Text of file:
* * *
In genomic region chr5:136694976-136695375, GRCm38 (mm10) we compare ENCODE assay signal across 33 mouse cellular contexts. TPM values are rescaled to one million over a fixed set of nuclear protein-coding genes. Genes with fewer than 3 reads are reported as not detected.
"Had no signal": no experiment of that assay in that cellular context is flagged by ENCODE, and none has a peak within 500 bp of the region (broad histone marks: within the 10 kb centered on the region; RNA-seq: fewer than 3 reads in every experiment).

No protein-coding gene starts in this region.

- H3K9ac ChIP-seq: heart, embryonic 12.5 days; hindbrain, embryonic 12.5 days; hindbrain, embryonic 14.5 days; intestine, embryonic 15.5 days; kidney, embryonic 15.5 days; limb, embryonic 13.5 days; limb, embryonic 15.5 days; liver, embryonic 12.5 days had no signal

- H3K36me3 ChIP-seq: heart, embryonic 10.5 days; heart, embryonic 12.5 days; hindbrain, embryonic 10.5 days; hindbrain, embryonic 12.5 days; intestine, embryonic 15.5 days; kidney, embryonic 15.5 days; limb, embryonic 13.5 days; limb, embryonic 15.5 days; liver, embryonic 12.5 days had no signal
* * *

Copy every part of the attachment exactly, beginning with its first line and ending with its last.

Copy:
In genomic region chr5:136694976-136695375, GRCm38 (mm10) we compare ENCODE assay signal across 33 mouse cellular contexts. TPM values are rescaled to one million over a fixed set of nuclear protein-coding genes. Genes with fewer than 3 reads are reported as not detected.
"Had no signal": no experiment of that assay in that cellular context is flagged by ENCODE, and none has a peak within 500 bp of the region (broad histone marks: within the 10 kb centered on the region; RNA-seq: fewer than 3 reads in every experiment).

No protein-coding gene starts in this region.

- H3K9ac ChIP-seq: heart, embryonic 12.5 days; hindbrain, embryonic 12.5 days; hindbrain, embryonic 14.5 days; intestine, embryonic 15.5 days; kidney, embryonic 15.5 days; limb, embryonic 13.5 days; limb, embryonic 15.5 days; liver, embryonic 12.5 days had no signal

- H3K36me3 ChIP-seq: heart, embryonic 10.5 days; heart, embryonic 12.5 days; hindbrain, embryonic 10.5 days; hindbrain, embryonic 12.5 days; intestine, embryonic 15.5 days; kidney, embryonic 15.5 days; limb, embryonic 13.5 days; limb, embryonic 15.5 days; liver, embryonic 12.5 days had no signal